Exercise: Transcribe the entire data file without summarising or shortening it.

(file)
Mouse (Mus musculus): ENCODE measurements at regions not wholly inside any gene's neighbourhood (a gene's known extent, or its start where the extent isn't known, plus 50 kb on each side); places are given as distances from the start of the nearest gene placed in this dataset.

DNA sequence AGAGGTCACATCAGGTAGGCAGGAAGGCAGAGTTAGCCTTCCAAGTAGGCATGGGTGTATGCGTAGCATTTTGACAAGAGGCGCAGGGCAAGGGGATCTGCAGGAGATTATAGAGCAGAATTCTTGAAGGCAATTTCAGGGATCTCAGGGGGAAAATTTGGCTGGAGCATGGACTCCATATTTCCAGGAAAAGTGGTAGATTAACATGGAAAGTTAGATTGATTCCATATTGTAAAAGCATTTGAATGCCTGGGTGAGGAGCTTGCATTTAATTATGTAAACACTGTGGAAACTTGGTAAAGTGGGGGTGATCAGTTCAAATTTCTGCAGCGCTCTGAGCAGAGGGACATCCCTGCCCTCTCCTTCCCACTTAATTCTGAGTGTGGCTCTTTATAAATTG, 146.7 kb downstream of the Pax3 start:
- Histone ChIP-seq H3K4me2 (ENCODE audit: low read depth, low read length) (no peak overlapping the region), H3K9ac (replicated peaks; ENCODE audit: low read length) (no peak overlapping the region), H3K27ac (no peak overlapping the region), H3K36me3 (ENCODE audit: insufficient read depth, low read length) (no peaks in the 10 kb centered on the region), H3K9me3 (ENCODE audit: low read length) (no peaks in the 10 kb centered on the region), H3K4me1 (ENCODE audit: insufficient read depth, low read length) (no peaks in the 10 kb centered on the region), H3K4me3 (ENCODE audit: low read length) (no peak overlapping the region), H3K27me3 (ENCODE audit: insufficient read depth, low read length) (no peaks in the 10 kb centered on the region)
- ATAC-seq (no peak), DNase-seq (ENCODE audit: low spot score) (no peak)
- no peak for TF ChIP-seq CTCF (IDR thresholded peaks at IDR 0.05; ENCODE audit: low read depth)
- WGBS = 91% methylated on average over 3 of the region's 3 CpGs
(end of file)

Mouse (Mus musculus): ENCODE measurements at regions not wholly inside any gene's neighbourhood (a gene's known extent, or its start where the extent isn't known, plus 50 kb on each side); places are given as distances from the start of the nearest gene placed in this dataset.

DNA sequence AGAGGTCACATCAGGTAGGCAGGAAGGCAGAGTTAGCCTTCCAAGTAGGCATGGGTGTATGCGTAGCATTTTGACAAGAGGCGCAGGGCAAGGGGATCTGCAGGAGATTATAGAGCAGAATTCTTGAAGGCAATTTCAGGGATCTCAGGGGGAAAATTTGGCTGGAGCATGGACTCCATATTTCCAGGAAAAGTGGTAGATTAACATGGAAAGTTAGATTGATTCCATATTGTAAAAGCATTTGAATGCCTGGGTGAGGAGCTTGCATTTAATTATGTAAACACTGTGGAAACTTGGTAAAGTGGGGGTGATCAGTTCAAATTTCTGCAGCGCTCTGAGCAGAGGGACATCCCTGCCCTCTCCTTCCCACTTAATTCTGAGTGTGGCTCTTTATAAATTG, 146.7 kb downstream of the Pax3 start:
- Histone ChIP-seq H3K4me2 (ENCODE audit: low read depth, low read length) (no peak overlapping the region), H3K9ac (replicated peaks; ENCODE audit: low read length) (no peak overlapping the region), H3K27ac (no peak overlapping the region), H3K36me3 (ENCODE audit: insufficient read depth, low read length) (no peaks in the 10 kb centered on the region), H3K9me3 (ENCODE audit: low read length) (no peaks in the 10 kb centered on the region), H3K4me1 (ENCODE audit: insufficient read depth, low read length) (no peaks in the 10 kb centered on the region), H3K4me3 (ENCODE audit: low read length) (no peak overlapping the region), H3K27me3 (ENCODE audit: insufficient read depth, low read length) (no peaks in the 10 kb centered on the region)
- ATAC-seq (no peak), DNase-seq (ENCODE audit: low spot score) (no peak)
- no peak for TF ChIP-seq CTCF (IDR thresholded peaks at IDR 0.05; ENCODE audit: low read depth)
- WGBS = 91% methylated on average over 3 of the region's 3 CpGs